New York Governor David Patterson is proposing a new tax to help close their massive budget deficit. Some call it the obesity tax or fat tax, basically it’s a 15% levy on non-diet soft drinks. If this becomes law, a Coke will cost you $1.15 while a Diet Coke costs $1. So does this make sense?
The conservative in me says that taxation is inherently bad, just another way for the government to make up for their budgetary mismanagement. If they need money, they can find it by spending cuts. But the capitalist in me says that if you want to discourage bad behavior then increasing the price on such behavior is the proper way to go, and the market will allow things to properly settle. It has worked to some degree with smoking as the huge taxes on cigarettes have helped many people at least cut back if not quit completely. So why not do the same for bad food?
I’m actually okay with this kind of tax. Obesity is becoming the number one health problem in this country and childhood obesity has reached epidemic proportions. Latest estimates show that 20% of children are obese. That’s appalling. These same children are being diagnosed with adult-onset diabetes before they turn 20, and some are developing coronary artery disease before age 30. Obesity brings with it many other health problems, things like osteoarthritis, hypertension, asthma, infertility, chronic fatigue, high cholesterol and depression/anxiety just to name a few. This translates to higher costs for health care and if those patients can’t afford it then these costs are passed on to the general consumer. Indeed, in my opinion, obesity is THE number one health problem in our country. Eliminate it, and we eliminate many, many other medical problems.
The beverage association points to two studies that supposedly link diet soda to obesity, as though to claim that the tax targets the wrong thing. Disregard these studies. The data in question shows that people who drink diet soda are more likely to be obese than those who don’t. This would lead some to conclude that diet soda causes obesity. That’s not a proper conclusion. In order to draw such a conclusion, you’d have to structure the study in a way that includes people of similar genetic backgrounds, fed the exact same diet, on the exact same exercise program, with the exception being one group gets diet soda and the other gets something else. Then you follow these people over time to see who gains more weight. That’s not what these studies did. They simply gathered statistical data on the general population that showed obese people are more likely to drink diet soda. All that tells me is that obese people are more likely to diet than non-obese people, and drinking diet soda is often part of dieting. I’m sure I could produce a similar study that shows that people who drink slim fast are more likely to be obese, yet are we prepared to say that slim fast causes obesity?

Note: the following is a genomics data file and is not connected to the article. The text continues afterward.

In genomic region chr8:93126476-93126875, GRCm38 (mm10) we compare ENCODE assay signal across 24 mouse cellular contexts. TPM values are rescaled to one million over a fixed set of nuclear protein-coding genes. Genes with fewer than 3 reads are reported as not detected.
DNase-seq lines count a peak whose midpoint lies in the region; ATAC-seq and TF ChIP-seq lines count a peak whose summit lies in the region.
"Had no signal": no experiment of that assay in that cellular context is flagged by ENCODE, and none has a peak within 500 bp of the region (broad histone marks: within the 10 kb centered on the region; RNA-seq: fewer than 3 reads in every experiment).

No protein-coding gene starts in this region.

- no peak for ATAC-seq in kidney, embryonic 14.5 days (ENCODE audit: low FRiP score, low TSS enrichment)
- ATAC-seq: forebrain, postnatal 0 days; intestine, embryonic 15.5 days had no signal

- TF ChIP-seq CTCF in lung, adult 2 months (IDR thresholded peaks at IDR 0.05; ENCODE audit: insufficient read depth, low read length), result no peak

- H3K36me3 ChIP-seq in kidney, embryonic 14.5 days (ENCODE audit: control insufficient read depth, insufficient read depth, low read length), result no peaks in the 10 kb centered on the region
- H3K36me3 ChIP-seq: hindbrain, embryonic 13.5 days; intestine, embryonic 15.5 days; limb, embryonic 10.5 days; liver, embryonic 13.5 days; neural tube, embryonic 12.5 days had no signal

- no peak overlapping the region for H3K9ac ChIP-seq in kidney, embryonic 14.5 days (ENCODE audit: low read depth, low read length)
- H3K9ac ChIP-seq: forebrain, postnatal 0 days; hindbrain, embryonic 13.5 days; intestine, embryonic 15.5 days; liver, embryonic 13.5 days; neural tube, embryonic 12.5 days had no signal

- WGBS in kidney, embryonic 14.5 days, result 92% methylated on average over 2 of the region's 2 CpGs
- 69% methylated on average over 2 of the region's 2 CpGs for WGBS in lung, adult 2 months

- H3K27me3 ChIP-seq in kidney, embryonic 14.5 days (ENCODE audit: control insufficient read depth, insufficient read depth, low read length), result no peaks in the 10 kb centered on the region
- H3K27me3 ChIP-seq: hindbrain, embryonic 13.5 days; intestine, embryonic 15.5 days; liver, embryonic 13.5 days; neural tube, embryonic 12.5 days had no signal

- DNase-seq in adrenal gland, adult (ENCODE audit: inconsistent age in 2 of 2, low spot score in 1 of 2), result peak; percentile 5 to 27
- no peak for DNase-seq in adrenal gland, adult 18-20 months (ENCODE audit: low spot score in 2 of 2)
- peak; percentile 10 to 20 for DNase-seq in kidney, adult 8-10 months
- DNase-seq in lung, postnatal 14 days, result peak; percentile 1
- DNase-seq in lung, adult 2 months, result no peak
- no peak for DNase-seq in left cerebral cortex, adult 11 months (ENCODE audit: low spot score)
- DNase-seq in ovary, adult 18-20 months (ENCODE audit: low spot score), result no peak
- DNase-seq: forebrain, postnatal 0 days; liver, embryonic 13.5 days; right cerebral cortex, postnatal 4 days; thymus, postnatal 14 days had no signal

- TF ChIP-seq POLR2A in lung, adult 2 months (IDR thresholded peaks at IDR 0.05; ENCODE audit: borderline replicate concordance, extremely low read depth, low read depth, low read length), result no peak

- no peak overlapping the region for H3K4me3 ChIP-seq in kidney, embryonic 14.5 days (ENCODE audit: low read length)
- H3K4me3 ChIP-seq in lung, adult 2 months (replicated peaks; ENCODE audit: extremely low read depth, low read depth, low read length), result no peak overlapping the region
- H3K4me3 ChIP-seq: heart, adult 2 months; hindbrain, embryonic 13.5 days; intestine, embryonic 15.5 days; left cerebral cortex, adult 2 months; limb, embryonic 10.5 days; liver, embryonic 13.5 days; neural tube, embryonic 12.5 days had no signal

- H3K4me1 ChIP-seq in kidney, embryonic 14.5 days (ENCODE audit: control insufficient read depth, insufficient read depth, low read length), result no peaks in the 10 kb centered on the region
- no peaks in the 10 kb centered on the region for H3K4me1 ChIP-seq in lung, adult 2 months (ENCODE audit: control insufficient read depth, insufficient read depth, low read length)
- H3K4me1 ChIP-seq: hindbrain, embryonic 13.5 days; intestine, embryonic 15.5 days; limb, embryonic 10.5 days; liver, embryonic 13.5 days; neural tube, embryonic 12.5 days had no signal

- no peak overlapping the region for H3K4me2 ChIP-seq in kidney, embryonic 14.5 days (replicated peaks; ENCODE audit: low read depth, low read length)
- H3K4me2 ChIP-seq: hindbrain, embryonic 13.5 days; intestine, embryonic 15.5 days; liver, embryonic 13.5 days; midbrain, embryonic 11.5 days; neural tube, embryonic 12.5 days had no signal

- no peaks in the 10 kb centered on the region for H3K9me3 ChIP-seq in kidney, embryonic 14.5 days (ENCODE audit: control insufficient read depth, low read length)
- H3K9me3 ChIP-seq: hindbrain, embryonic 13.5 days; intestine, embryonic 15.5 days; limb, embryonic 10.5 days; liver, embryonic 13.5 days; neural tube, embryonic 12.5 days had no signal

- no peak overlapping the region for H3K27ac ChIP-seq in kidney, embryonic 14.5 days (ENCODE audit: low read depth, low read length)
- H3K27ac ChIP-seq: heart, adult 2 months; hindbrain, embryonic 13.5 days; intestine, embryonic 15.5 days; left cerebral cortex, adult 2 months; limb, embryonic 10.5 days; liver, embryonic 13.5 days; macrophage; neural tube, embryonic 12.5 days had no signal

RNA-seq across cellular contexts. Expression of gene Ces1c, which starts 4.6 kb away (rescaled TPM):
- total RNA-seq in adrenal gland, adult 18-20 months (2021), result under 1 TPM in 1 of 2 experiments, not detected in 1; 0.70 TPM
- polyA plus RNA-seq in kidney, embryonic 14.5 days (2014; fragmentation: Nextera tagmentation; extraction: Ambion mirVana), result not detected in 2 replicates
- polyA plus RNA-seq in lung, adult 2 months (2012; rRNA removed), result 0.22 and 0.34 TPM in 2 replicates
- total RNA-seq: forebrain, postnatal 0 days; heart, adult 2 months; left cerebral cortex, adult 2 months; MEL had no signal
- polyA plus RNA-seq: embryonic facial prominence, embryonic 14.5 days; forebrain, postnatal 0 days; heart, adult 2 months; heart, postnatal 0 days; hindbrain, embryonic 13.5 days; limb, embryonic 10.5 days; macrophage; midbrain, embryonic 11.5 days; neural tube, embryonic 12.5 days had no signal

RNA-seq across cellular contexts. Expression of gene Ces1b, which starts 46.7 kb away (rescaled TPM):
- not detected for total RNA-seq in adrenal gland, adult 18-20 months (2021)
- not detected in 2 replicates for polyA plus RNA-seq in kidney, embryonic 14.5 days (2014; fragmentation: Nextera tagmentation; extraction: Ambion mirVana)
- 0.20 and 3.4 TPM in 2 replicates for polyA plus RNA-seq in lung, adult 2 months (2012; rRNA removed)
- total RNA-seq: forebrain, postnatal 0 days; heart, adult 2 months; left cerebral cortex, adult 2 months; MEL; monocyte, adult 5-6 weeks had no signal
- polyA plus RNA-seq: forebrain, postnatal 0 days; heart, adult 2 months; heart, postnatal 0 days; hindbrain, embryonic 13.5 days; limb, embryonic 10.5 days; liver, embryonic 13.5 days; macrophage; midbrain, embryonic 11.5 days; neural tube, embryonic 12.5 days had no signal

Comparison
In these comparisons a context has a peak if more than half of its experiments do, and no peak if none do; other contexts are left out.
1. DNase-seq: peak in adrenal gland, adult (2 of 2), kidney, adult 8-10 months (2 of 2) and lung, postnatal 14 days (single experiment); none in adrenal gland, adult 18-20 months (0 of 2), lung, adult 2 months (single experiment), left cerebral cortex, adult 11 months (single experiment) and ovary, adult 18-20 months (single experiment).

So if you want to tax soda then that’s fine with me. A typical 12 ounce soda contains about 120 calories, more than 10% of our recommended daily caloric intake, more than you’ll find in a typical light beer. Drink 3 or 4 a day and you’ve consumed 40% of your daily calories without taking a single bite. And this doesn’t even address the basic metabolic effects of sugar and what it does to insulin levels. Yeah, sugary soft drinks are most definitely contributing to our health problems. The state of Texas has eliminated soda vending machines in their public schools. Good riddance. There is no doubt in my mind that this new trend of over-diagnosing attention deficit disorder is in some way related to the amount of sugar intake these kids are experiencing. It just makes sense. A child hopped up on sugar is going to have difficulty concentrating, focusing and paying attention in class.
So I say tax it, but don’t stop there. Why not tax other things that are problematic? I’d levy a tax on fast food, candy, potato chips, sugar and high fructose corn syrup. But the powerful food lobbies would never allow it, and the dems would hardly support it claiming that it would unfairly tax the poor. Bull.
It’s funny how we so easily demonize tobacco, yet seem to have little problem with a super size menu at the local fast food joint. I could make a strong argument that eating off that menu is worse for your body than smoking. But something tells me that argument would fall on deaf ears. But one thing’s for sure: If we don’t take action to stop the obesity epidemic in America we’re going to see a massive increase in health care costs, a drop in life expectancy and declining worker productivity. That will make it hard for us to compete with countries like China, which doesn’t seem to have this problem.